When reading a list of the most visited parks in 2020, I was surprised this national park didn’t make the top 10. It’s called Death Valley because there’s no cellular reception so millennials die. Just kidding! Quite the opposite in fact, it was named after a group of pioneers who died there in the mid-1800s when they were lost during the winter. It’s the hottest, driest, and lowest–hottest place on Earth, driest National Park, and lowest point in North America. Considering the conditions today, it’s important to take precautions for a trip out to the Mojave Desert, where Death Valley is located. I learned so much about Death Valley National Park while visiting, with my mom, that I am excited to share with you.
I haven’t always been the type of person who needed a lot of context until the past 5 years, so I share my full experience of visiting Death Valley, including the less photogenic part of planning. If you’d prefer just to see the highlights of my trip, click here.
When planning for this trip, I was excited because the National Park Service released a new integrated parks app in early 2021; previously each park had their own app and sources for information. The NPS app is great for a number of reasons. My two favorites are that you can track parks visited and view all sorts of information about each park, including what to see, things to do, hiking trails, and general information. Parks can be saved for offline use too, which is great for a park like Death Valley where cell service is hard to come by. Another great app for National Park trip planning (or hiking in general) is AllTrails. AllTrails provides overviews, stats, maps, photos, and reviews of trails. There is detail in this app to know what to expect and help navigate a trail. Maps and details are available offline for Pro accounts only. Finally, Google Maps is my preferred map when traveling due to the ability to save offline maps in more remote areas. It is also more detailed and you can actually view trail paths.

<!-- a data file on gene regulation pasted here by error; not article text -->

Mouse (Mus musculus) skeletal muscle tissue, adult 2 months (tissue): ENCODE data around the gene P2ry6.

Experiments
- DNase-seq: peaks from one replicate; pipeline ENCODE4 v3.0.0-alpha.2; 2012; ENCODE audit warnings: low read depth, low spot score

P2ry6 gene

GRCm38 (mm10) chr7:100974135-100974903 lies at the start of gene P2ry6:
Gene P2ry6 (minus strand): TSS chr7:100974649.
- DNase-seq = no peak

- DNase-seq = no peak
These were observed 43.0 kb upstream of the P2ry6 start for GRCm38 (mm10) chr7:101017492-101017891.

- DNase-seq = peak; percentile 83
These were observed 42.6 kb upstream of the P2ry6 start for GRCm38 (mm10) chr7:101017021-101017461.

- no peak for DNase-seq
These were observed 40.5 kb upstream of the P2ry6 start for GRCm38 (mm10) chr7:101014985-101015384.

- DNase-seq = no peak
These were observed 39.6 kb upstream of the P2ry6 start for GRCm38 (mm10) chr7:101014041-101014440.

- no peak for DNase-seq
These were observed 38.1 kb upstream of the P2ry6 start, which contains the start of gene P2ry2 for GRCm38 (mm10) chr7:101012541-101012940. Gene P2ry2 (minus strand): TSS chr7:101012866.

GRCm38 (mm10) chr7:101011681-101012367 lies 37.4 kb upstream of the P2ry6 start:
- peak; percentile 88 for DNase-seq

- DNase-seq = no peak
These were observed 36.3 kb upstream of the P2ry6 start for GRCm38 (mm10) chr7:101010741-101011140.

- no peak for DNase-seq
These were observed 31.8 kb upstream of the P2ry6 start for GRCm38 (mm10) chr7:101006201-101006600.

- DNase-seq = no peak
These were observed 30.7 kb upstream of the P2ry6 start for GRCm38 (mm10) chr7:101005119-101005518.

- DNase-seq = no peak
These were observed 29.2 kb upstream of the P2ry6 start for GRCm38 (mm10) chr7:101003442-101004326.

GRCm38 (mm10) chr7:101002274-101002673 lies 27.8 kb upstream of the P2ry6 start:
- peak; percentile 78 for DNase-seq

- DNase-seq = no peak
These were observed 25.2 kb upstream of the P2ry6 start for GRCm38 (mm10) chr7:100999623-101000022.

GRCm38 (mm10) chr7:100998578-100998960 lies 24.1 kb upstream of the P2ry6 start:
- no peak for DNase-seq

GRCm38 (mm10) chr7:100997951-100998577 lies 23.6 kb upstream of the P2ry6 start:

When visiting a National Park you have a few options for lodging. Camping is popular; however, recognizing neither my mom nor I have much experience, we figured it would be better to look at alternatives. Death Valley is about an hour’s drive wide and long, at least the road that’s paved. While there are many small towns near the park, the largest cities and common access points by plane are Las Vegas (a 2 hour drive) and Los Angeles (a 4 hour drive). Because of the distance to towns outside the park, I opted to book a hotel in Death Valley. This seemed like the most logical option from a time perspective due to our visit was only a few days. You pay the price for the convenience of being in the park. That being said, we really enjoyed our stay at the Ranch at Death Valley in the Furnace Creek part of the park. At the time of this writing, that was the more reasonably priced of the two (and only) hotels in Death Valley (owned by the same Oasis chain). Even though we weren’t camping, we planned out some food and snack options for our visit. Since we visited during the pandemic, the onsite Last Kind Word Saloon was open but for take out or dining on the outside patio only. The food was expensive–I spent $40 (including tip) on some average pesto pasta for dinner one night. The breakfast was excellent though and worth including with the room rate when booking.
To get to, from, and around Death Valley, we rented an intermediate level car (a Toyota Corolla or similar, or in our case a Nissan Sentra) from Avis. There were a few places in the park where a 4×4 car is recommended (specifically, Darwin Falls and the Natural Bridge). Even though we didn’t have 4WD and we still managed to make it work. We only made it half a mile towards Darwin Falls before I realized the ride was a little sketchy, but was relieved to see a like-sized car at the trail head once we made it the full 3 miles. When driving to the park, I would recommend filling up your gas tank just before entering to avoid paying increased gas prices. We spent 3 days in the park without refueling.
Now to the fun stuff! You can really get a lot done in a few days. We were able to see 5 of the 9 must-see locations (the others were much further) and hike 5 trails highlighted in Death Valley National Park’s Winter Visitor Guide. Enjoy my perspective and photos of the sights, in order in which we visited each. (Note: what I include in quotations are borrowed language attributed to sources provided by the National Park Service.)